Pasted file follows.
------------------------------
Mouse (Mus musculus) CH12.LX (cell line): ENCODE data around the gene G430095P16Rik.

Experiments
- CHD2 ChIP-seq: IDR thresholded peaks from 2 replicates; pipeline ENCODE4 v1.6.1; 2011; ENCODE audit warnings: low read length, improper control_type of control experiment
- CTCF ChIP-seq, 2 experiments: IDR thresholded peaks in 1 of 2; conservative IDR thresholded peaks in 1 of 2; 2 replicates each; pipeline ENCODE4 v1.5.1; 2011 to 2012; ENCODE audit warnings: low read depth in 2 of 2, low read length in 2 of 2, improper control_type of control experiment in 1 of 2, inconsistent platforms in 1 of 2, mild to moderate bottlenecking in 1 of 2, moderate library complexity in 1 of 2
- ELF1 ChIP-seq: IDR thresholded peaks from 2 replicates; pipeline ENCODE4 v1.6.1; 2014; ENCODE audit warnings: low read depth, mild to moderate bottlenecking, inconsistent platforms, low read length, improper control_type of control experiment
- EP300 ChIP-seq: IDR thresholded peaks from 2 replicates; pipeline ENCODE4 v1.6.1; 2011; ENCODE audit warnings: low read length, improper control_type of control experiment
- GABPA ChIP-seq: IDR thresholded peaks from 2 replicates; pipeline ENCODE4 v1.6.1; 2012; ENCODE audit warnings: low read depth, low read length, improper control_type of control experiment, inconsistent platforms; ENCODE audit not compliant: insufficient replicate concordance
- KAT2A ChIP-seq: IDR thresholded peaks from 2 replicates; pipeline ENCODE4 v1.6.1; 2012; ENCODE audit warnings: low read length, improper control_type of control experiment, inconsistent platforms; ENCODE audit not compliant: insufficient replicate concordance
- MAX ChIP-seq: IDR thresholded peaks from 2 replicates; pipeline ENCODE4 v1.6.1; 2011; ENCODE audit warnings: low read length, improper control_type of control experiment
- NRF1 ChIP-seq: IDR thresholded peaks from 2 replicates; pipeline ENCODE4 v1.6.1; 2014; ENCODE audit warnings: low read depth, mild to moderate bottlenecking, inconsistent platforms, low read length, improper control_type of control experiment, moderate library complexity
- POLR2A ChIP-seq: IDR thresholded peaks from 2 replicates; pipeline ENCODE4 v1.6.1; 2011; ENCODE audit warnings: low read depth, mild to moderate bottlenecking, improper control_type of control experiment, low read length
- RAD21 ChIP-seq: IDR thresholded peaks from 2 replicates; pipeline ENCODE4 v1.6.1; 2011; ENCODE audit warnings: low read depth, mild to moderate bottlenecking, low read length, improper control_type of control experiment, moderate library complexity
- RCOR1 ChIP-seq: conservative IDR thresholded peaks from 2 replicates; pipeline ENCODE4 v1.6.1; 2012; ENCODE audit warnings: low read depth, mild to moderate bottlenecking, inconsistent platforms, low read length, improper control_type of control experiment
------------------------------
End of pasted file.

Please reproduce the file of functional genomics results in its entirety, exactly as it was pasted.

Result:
Mouse (Mus musculus) CH12.LX (cell line): ENCODE data around the gene G430095P16Rik.

Experiments
- CHD2 ChIP-seq: IDR thresholded peaks from 2 replicates; pipeline ENCODE4 v1.6.1; 2011; ENCODE audit warnings: low read length, improper control_type of control experiment
- CTCF ChIP-seq, 2 experiments: IDR thresholded peaks in 1 of 2; conservative IDR thresholded peaks in 1 of 2; 2 replicates each; pipeline ENCODE4 v1.5.1; 2011 to 2012; ENCODE audit warnings: low read depth in 2 of 2, low read length in 2 of 2, improper control_type of control experiment in 1 of 2, inconsistent platforms in 1 of 2, mild to moderate bottlenecking in 1 of 2, moderate library complexity in 1 of 2
- ELF1 ChIP-seq: IDR thresholded peaks from 2 replicates; pipeline ENCODE4 v1.6.1; 2014; ENCODE audit warnings: low read depth, mild to moderate bottlenecking, inconsistent platforms, low read length, improper control_type of control experiment
- EP300 ChIP-seq: IDR thresholded peaks from 2 replicates; pipeline ENCODE4 v1.6.1; 2011; ENCODE audit warnings: low read length, improper control_type of control experiment
- GABPA ChIP-seq: IDR thresholded peaks from 2 replicates; pipeline ENCODE4 v1.6.1; 2012; ENCODE audit warnings: low read depth, low read length, improper control_type of control experiment, inconsistent platforms; ENCODE audit not compliant: insufficient replicate concordance
- KAT2A ChIP-seq: IDR thresholded peaks from 2 replicates; pipeline ENCODE4 v1.6.1; 2012; ENCODE audit warnings: low read length, improper control_type of control experiment, inconsistent platforms; ENCODE audit not compliant: insufficient replicate concordance
- MAX ChIP-seq: IDR thresholded peaks from 2 replicates; pipeline ENCODE4 v1.6.1; 2011; ENCODE audit warnings: low read length, improper control_type of control experiment
- NRF1 ChIP-seq: IDR thresholded peaks from 2 replicates; pipeline ENCODE4 v1.6.1; 2014; ENCODE audit warnings: low read depth, mild to moderate bottlenecking, inconsistent platforms, low read length, improper control_type of control experiment, moderate library complexity
- POLR2A ChIP-seq: IDR thresholded peaks from 2 replicates; pipeline ENCODE4 v1.6.1; 2011; ENCODE audit warnings: low read depth, mild to moderate bottlenecking, improper control_type of control experiment, low read length
- RAD21 ChIP-seq: IDR thresholded peaks from 2 replicates; pipeline ENCODE4 v1.6.1; 2011; ENCODE audit warnings: low read depth, mild to moderate bottlenecking, low read length, improper control_type of control experiment, moderate library complexity
- RCOR1 ChIP-seq: conservative IDR thresholded peaks from 2 replicates; pipeline ENCODE4 v1.6.1; 2012; ENCODE audit warnings: low read depth, mild to moderate bottlenecking, inconsistent platforms, low read length, improper control_type of control experiment